From: Julian Bradfield (email@example.com)
Date: Tue Aug 18 2009 - 04:51:29 CDT
David Starner wrote:
>On Mon, Aug 17, 2009 at 3:37 PM, Julian
>> On 2009-08-17, David Starner <firstname.lastname@example.org> wrote:
>>> The statement was about the X11 core font system. I'm not sure I buy
>>> that it's worth Unicode worrying about; it has no support for complex
>>> script shaping, for one.
>> That's another example of the Unicode zealot's dismissal of a large
>> user community with a huge existing base. The majority of the world
>> doesn't need complex script shaping.
>Those two statements are contradictory. According to the Ethnologue,
No they're not. (In any interpretation: but by the existing base, I
meant all the non-shaping systems out there used by people who don't
>the languages with the 4th, 5th and 6th most native speakers need
>complex script shaping. People living in Morocco, Bangladesh, Nepal
>and everywhere in between, over a billion of them, all need complex
>script shaping to type their daily languages. Yes, they fail to make
Hmm. What percentage of the population of Morocco, Bangladesh,
Nepal have access to a computer? (< 1% among poor Bangladeshis, for example).
When they finally get computers, they'll be new computers, which will
support their languages (and indeed lack of Bangla support is one reason for
the paucity of computers among the Bangladeshi poor).
I'm talking about the people who already have computers, and have done
for the last thirty or forty years.
>up a majority of the world, but what's the numbers on your "large user
>community"? How many people out there really can't use programs that
>use 21st century font systems, like GNOME and KDE?
"really can't". Another demonstration of the Unicode zealot's complete
dismissal of everybody else's time as worthless. We all *can*, by
porting, or paying somebody else to port, all our existing materials
to the latest fashion, and then learning to use the latest fashion,
despite the decades of efficency savings obtained by knowing the old
ones well. Neither I nor my employers think that a good use of my time
or their money.
As I've said before: BACKWARDS COMPATIBILITY!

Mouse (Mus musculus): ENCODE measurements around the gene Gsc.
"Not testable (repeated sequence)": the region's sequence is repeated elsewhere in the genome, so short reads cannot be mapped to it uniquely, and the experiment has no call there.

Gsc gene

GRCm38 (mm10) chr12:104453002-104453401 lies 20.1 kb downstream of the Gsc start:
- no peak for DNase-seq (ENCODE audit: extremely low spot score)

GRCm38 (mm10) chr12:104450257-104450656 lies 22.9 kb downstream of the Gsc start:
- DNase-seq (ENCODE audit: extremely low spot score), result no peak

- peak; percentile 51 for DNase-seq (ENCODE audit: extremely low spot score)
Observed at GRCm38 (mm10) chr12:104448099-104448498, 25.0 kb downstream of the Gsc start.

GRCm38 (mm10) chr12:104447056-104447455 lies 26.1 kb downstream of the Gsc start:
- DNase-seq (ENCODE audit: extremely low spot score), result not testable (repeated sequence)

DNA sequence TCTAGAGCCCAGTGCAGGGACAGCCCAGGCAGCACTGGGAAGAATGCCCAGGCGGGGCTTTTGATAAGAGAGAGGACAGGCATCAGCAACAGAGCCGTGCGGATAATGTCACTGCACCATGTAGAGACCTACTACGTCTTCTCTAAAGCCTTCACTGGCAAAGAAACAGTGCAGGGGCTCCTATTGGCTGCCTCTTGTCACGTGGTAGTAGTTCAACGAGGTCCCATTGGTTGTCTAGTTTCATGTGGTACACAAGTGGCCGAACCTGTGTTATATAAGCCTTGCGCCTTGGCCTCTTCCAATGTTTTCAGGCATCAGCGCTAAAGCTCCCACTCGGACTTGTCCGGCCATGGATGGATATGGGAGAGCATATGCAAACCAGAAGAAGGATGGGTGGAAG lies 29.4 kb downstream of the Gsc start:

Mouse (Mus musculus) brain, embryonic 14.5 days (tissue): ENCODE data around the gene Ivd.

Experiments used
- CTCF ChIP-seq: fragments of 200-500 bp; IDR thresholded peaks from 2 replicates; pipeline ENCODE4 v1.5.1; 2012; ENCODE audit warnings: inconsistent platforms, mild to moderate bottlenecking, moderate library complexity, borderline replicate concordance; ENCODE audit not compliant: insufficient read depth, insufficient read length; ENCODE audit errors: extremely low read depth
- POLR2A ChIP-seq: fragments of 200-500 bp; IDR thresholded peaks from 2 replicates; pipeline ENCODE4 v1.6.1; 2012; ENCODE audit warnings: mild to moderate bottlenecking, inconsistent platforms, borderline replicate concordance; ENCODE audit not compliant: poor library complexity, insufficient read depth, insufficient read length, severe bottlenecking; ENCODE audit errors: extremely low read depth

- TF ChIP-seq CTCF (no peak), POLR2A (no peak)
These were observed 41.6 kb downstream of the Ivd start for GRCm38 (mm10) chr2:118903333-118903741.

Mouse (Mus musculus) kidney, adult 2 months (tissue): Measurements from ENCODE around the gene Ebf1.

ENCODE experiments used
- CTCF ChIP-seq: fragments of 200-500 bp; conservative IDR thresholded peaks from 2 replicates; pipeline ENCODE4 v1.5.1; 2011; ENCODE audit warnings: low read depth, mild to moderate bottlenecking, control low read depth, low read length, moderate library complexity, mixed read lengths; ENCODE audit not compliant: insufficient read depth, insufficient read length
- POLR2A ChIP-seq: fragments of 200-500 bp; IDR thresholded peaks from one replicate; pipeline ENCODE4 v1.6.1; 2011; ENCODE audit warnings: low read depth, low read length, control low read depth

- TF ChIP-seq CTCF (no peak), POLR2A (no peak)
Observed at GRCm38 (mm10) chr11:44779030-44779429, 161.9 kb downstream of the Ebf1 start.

If you replace "really can't" by "can't reasonably":
(a) Everybody who has a significant investment in the forty or so years
of serious computing that preceded the 21st century. That's a
numerically small but scientifically significant community.
(b) Everybody who can't afford to replace or upgrade computers every
couple of years. That's what, 60% of the world population?
Even here in the developed world I know people for whom a computer
is a once a decade (at most) luxury.
>> Indeed, it's open to question
>> whether script shaping is *plain text* at all
>Unless you exclude Arabic and Hindi as plain text, no, it's not.
Is it really the case that Arabic and Hindi speakers *can't read*
unshaped script? What did Hindi and Arabic look like on 1970s
computers with 9x15 bitmaps on green screens?
>> I personally stick to the core font system because I find bitmapped
>> fonts far clearer and easier to read than ****type fonts in the sizes
>> I use
>As far as I know, Pango supports bitmapped fonts. If not, then perhaps
>the smart thing to do is to improve Pango.
You're doing it again.
For the last (almost) twenty years, I've been using the same core
application. In the last ten years, that application has changed
hardly at all. It predates Unicode, but now sort of supports it; it
far predates Pango, and I see little prospect of anybody doing the
massive job of porting it to Pango in the foreseeable future - quite
apart from the fact that that would introduce lots of dependencies on
rapidly changing software.
You're telling me that I and all the others who've actually been using
computers to do our work, should throw away our decades of investment,
and use some horrible new piece of bloatware instead!
-- The University of Edinburgh is a charitable body, registered in Scotland, with registration number SC005336.
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